So there’s really no question as to whether or not the plot is compelling. The question becomes: Can you handle a LOT of it? Xenogears often gets so caught up in its epic story that it’ll often go on for lengthy stretches of time – close to an hour – without giving the player any control beyond pressing X to flip to the next box of text. It becomes especially punishing when you defeat a major boss and aren’t given another chance to play, not even to save, for a very long time. I was so caught up in Fei’s adventure that this was not a problem for me, but that doesn’t mean you will feel the same.

If Xenogears has too much dialog for you, then by all means stay away from the ever-so-short second disc, where the developers either got lazy or ran out of time. You READ through this disc rather than PLAY through it, and a somewhat unexciting finale (unforgettable last fifteen minutes aside) is one of Xenogears’s few shortcomings. You’ll notice places where there were obviously supposed to be dungeons, you’ll scroll through long, drawn-out conversations, and when it’s over you’ll wonder how such an otherwise great game took such a nasty turn in its final moments.

But the lengthy first disc? Absolutely priceless. The draw of many great RPGs is the battle system, and where the guys at Square could have taken a lazy route they instead implemented intuitive, multi-layered combat both on foot and in Gears. Both revolve around “deathblows,” which are essentially attack combos activated by three face buttons, each delivering a weak, medium or strong attack. You can mess around and throw out any combo you like, but certain combinations lead to extensive damage and an elaborate animation that delivers more satisfaction than one would expect from a battle option that uses no magic and does not feature some giant creature swooping down and walloping your opponents with a wall of fire or whatever. Xenogears has a magic system, but you’ll rarely use it.

Every character has his or her own Gear, and it’s in these super-powered bots that many of the adventure’s key encounters take place. Whereas the standard on-foot battles are exciting but seem simple enough to be used for minor disruptions, Gears throw in such complications as attack levels and fuel management to further heighten the level of strategy. It’s still turn-based combat that plays with ease once you get into it, but watching the steel giants clash – accompanied with appropriately extravagant effects – really gives you a sense of scale. That the power of your Gears depends very little on your level and very much on the amount of money you spend on it also underlines one of Xenogears’s favorite recurring themes: That characters in this world are only as powerful as the machines that drive them. Imagine George Carlin’s “bigger dick foreign policy theory,” but with penises replaced by enormous humanoid robots.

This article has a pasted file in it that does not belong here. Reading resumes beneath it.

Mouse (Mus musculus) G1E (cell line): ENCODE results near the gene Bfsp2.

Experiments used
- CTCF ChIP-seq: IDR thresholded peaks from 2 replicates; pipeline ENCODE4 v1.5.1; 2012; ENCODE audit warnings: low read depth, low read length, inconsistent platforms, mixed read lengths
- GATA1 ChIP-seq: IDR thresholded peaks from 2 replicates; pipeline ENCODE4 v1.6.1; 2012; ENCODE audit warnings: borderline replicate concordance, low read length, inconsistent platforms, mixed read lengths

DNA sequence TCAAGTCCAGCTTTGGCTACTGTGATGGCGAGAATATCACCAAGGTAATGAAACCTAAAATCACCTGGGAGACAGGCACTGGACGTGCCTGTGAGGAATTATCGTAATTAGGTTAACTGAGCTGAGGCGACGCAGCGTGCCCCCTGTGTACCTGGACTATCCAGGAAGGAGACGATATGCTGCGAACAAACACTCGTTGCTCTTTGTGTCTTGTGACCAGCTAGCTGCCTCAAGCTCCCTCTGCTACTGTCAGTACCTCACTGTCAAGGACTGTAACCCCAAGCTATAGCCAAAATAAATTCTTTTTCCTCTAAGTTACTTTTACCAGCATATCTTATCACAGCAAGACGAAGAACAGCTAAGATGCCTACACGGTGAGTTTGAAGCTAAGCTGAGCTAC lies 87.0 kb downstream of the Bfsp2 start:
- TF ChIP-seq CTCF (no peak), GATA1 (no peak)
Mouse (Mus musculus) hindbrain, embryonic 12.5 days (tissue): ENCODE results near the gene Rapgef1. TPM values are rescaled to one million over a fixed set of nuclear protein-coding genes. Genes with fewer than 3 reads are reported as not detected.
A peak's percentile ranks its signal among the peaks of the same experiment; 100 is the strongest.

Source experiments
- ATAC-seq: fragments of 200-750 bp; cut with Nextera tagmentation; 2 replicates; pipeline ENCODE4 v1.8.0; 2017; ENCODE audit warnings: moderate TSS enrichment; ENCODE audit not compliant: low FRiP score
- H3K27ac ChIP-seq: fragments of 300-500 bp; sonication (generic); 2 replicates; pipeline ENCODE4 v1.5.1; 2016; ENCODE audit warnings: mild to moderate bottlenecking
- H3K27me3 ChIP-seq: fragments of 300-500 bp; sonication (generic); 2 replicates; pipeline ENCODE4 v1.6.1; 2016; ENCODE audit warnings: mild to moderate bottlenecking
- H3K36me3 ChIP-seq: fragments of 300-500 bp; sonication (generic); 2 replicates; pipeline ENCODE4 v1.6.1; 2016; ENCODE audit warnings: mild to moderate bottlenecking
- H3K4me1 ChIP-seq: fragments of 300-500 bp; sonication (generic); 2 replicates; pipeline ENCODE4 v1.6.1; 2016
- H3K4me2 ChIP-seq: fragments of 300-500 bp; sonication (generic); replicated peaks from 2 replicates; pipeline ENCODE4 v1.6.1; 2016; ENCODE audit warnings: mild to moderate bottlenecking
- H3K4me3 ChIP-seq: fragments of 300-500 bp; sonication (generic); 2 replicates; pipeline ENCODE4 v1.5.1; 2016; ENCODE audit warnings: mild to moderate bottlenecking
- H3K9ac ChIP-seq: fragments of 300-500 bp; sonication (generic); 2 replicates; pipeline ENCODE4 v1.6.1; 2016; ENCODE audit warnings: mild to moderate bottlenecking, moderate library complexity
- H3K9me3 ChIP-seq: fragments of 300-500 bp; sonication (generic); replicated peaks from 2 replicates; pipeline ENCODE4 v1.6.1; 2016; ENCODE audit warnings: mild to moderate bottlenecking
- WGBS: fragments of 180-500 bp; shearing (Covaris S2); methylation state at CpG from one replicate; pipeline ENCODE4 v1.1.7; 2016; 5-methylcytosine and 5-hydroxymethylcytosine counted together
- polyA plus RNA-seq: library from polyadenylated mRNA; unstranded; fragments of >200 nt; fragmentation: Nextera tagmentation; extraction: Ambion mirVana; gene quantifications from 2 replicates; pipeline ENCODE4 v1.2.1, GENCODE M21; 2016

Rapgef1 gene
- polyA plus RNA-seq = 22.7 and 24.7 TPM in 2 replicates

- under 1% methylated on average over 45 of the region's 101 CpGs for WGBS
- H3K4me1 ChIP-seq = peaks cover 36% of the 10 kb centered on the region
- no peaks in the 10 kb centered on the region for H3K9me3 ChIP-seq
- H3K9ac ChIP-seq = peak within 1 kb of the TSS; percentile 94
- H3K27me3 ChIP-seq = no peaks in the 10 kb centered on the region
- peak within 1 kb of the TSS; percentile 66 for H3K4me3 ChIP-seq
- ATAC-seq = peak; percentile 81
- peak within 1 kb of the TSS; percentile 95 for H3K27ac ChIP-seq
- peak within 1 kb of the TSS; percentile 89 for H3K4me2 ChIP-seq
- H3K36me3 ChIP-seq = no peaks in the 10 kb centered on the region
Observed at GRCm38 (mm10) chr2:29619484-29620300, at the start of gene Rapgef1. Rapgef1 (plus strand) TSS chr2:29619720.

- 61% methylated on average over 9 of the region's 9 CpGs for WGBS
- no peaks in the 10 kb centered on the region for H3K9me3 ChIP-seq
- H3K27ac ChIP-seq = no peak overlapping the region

There are dungeons in Xenogears as well, and they expand beyond the overcomplicated mazes that dungeons usually were in the RPGs of that era. The designers at Square were able to combine platforming, puzzle solving and combat into a number of dungeons that are lengthy and challenging, and serve as a break from the overdose of plot you’re usually treated with when there’s no action. These moments are an occasional reminder that, hey, this game is fun, too!

The presentation of Xenogears is phenomenal from beginning to end, noticeably in the amine art style, which is actually quite endearing and fits the game well. But I was particularly blown away by Yasunori Mitsuda’s soundtrack, which is daring and emotional, and manages to shift its tone at potentially awkward moments to match the situation the game is covering. As you walk through the beautiful floating city of Shevat for the first time, there’s this mystical theme in the background that seems to mirror your sense of amazement. Later you’ll enter the nightmarish, dystopian Solaris, accompanied by the kind of music you’d expect to hear in a merry-go-round which really helps to illustrate how creepy and messed up the whole thing is.

And you know what? I never talk about music in reviews, so take that as an example of how magnificently Xenogears is pulled off in every way. It feels like the work of an expert, which it should, since it is. So in the world of PSX-era RPGs, screw Final Fantasy VII – THIS is Square’s crowning achievement.

Well, unless you count Vagrant Story.

Suskie's avatar
Community review by Suskie (January 12, 2008)

Mike Suskie is a freelance writer who has contributed to GamesRadar and has a blog. He can usually be found on Twitter at @MikeSuskie.